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Re: Timezones and xsd:dateTime/xsd:date

From: Seaborne, Andy <andy.seaborne@hp.com>
Date: Thu, 06 Sep 2007 22:23:24 +0100
Message-ID: <46E06FCC.4070807@hp.com>
To: Eric Prud'hommeaux <eric@w3.org>
Cc: Lee Feigenbaum <lee@thefigtrees.net>, RDF Data Access Working Group <public-rdf-dawg@w3.org>

Eric Prud'hommeaux wrote:
> * Seaborne, Andy <andy.seaborne@hp.com> [2007-09-06 17:53+0100]
>> -------- Original Message --------
>>> From: Eric Prud'hommeaux <mailto:eric@w3.org>
>>> Date: 6 September 2007 17:21
>>> I read this as saying that in *XQuery*
>>>   "20070906T12:08"^^xsd:dateTime is always >
>>> "20070906T12:07"^^xsd:dateTime (and "20070906"^^xsd:date is always >
>>> "20070906"^^xsd:date)  
>> That is, no timezone info.
>> (Actually in ARQ "20070906"^^xsd:date = "20070906"^^xsd:date :-)
>>> [[
>>> C.2 Dynamic Context Components
>>> The following table describes how values are assigned to the various
>>> components of the dynamic context. All these components are initialized
>>> by mechanisms defined by the host language. For each component,
>>> "global" indicates that the value of the component remains constant
>>> throughout evaluation of the XPath expression, whereas "dynamic"
>>> indicates that the value of the component can be modified by the
>>> evaluation of subexpressions.      
>>>                                    Dynamic Context Components
>>> ┌──────────────────┬─────────────────────────────────────────────┐
>>> │      Component   │                                 Scope       │
>>> ├──────────────────┼─────────────────────────────────────────────┤
>>> │Implicit timezone │global; must be initialized by implementation│
>>> └──────────────────┴─────────────────────────────────────────────┘ ]]
>>> --
>>> http://www.w3.org/TR/2007/REC-xpath20-20070123/#id-xp-evaluation-context-components
>>> - so, there can be only one implicit timezone for the evaluation of a
>>> query. 
>>> I'd like to follow XQuery; will draft clarifying text after lunch.
>>> Does that influence your interpretation Andy?
>> I'm following:
>> http://www.w3.org/TR/xmlschema-2/#dateTime-order
>> The text you quote does not change my interpretation of the comparison text - it clarifies what happens in XPath/Xquery 
>> The comparisons both have no timezone so it's case B:
> I see no reason to deviate from XQuery in this regard.

Eric - sorry, I'm now unclear as to your position.

Are you saying that case B does not apply?

> I'd like to
> follow XQuery's lead here and put this clarifying text above 11.3.1:
> [[
> xsd:dateTimes that have no timezone are given an implicit time, as defined by
> <a href="http://www.w3.org/TR/2007/REC-xpath20-20070123/#dt-timezone">XQuery</a>
> ]]
> giving a timezone to all dateTime comparisons. I can't say what an
> extended implementation does with xsd:date, but wouldn't want a test
> case to lock us in to a behavoir that was inconsistent with XQuery
> without discussing the trade-offs.

I am not saying we should deviate from XQuery unnecessarily.  What I think you 
are saying is that the two sections of text disagree - that is, case B can 
never occur. Is that right?

I read case B as admitting that such comparisons can occur.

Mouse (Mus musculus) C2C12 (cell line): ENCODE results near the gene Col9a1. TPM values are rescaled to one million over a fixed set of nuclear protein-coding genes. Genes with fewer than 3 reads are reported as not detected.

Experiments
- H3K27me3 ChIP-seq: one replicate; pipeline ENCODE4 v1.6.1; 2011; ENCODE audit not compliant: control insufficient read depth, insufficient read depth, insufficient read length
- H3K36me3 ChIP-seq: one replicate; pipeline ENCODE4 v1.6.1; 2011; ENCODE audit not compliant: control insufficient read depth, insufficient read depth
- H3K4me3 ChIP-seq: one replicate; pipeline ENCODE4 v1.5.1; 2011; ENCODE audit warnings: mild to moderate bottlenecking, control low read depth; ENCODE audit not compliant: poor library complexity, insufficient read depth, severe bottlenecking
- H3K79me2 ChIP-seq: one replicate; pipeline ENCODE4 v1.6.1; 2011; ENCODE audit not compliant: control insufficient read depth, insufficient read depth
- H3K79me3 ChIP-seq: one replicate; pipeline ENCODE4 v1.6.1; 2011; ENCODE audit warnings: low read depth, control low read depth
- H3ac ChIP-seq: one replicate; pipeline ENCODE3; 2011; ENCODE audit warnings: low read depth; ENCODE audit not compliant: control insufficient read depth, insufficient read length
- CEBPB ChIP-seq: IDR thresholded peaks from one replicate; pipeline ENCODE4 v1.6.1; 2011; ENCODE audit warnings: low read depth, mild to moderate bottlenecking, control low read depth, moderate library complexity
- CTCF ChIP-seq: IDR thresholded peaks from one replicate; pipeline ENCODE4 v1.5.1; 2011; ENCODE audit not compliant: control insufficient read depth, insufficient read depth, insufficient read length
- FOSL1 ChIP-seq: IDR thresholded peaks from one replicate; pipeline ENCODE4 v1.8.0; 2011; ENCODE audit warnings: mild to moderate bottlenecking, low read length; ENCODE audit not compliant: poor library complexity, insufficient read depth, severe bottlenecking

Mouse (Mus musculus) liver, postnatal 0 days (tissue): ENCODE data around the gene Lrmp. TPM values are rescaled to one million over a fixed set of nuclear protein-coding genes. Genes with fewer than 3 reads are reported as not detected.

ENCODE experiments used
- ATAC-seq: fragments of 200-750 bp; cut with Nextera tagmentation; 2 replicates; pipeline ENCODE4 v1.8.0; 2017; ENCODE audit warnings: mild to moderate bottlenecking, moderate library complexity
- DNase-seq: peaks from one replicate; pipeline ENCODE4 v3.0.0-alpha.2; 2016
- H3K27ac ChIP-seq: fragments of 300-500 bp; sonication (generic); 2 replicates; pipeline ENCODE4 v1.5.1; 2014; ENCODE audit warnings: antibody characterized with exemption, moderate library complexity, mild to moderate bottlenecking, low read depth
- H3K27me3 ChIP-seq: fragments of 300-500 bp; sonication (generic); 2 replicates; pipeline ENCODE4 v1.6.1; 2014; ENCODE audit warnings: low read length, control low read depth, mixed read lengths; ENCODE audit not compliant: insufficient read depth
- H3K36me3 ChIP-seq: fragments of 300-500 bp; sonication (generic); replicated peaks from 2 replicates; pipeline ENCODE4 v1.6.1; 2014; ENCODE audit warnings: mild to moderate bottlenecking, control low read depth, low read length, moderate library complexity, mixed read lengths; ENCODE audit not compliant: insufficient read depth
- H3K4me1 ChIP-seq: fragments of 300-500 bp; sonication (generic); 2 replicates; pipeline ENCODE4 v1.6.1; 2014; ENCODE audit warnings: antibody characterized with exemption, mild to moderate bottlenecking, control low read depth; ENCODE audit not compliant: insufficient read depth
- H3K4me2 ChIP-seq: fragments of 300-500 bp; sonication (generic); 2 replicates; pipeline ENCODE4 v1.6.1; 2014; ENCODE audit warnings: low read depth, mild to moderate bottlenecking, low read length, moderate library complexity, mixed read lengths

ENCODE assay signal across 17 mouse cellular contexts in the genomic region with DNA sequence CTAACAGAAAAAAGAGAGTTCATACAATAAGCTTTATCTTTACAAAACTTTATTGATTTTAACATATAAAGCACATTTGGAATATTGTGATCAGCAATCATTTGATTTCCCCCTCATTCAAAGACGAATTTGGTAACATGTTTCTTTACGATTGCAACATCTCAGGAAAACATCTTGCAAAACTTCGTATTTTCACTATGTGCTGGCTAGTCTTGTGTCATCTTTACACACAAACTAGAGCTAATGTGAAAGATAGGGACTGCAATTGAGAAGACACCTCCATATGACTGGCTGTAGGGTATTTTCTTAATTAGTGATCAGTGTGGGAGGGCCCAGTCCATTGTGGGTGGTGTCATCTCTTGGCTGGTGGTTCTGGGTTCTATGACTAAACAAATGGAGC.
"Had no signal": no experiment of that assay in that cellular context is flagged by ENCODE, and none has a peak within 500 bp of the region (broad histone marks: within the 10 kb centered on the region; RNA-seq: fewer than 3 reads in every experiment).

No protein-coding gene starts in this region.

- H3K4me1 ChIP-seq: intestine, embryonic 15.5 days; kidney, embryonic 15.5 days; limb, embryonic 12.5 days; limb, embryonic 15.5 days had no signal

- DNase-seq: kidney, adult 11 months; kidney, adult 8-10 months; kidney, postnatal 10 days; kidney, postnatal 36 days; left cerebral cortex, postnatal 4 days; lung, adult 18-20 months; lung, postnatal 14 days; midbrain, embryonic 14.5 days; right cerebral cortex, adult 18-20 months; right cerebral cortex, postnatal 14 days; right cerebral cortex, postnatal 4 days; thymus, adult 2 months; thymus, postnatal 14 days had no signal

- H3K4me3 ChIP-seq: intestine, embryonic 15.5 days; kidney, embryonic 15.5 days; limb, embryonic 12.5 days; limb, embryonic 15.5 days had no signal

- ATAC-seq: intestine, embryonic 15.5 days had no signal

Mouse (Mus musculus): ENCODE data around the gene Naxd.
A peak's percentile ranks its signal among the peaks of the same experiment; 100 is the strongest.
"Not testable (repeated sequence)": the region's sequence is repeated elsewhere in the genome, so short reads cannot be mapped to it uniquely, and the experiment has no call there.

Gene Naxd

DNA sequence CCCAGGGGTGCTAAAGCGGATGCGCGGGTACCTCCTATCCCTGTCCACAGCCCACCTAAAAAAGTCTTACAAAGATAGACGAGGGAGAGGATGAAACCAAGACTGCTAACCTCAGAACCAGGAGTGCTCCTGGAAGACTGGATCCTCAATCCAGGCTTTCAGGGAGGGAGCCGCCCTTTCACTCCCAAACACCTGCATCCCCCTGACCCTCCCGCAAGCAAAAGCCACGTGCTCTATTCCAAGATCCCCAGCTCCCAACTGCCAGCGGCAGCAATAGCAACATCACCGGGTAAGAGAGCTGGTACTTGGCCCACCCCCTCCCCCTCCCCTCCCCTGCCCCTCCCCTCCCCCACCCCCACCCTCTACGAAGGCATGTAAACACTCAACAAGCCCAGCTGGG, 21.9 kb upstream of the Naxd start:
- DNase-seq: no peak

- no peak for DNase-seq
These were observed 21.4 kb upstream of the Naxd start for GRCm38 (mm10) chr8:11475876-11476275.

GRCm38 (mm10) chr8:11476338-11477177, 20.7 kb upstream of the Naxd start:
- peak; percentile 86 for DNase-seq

I can only really make the two sections of text not conflict if I interpret 
the XQuery text as applying a choice over the core definitions in xmlschema-2. 
  But that is pushing the reading a bit too hard.

My preference here is to get a formal comment from somewhere - I'm happy to 
write that email.

Our situation is a little different from XQuery, at least in emphasis, because 
queries may come from a remote client in an unspecified timezone (similarly, 
it can be hard for the client to know the timezone of the server).  This can 
happen with XQuery but the DAWG usage has greater emphasis on query over HTTP. 
  Assigning a default timezone is an option but also a processor might prefer 
not to pick one over the other in order not to misinform - your text seems to 
force a choice.  Hmm - it's a bit worse : client at A could ask a server at B 
to read a graph from C all of which are different timezones.

FWIW I tried the Java standard implementation in Java 5


import javax.xml.datatype.*;

class X
    public static void main(String[] argv)
         try {
             DatatypeFactory f = DatatypeFactory.newInstance() ;
             XMLGregorianCalendar c1 = 
f.newXMLGregorianCalendar("2007-09-06T12:00:00") ;
             XMLGregorianCalendar c2 = 
f.newXMLGregorianCalendar("2007-09-06T12:00:00Z") ;
             int x = c1.compare(c2) ;
             System.out.println(x) ;
         } catch (Exception ex)
         { ex.printStackTrace(System.err) ; }

which prints 2, which is DatatypeConstants.INDETERMINATE.


XMLGregorianCalendar is an abstract class.  When you write this code you find 
that the actaul type is 


>> [[
>> B. If P and Q either both have a time zone or both do not have a time zone, compare P and Q field by field from the year field down to the second field, and return a result as soon as it can be determined.
>> ]]
>> Cases C and D are the situation where one has a timezone, one does not.
>> (ARQ uses code from Apache Xerces to actually do the comparison - it can return INDETERMINATE).
>> 	Andy
>> --------------------------------------------
>>   Hewlett-Packard Limited
>>   Registered Office: Cain Road, Bracknell, Berks RG12 1HN
>>   Registered No: 690597 England

  Hewlett-Packard Limited
  Registered Office: Cain Road, Bracknell, Berks RG12 1HN
  Registered No: 690597 England
Received on Thursday, 6 September 2007 21:23:43 UTC

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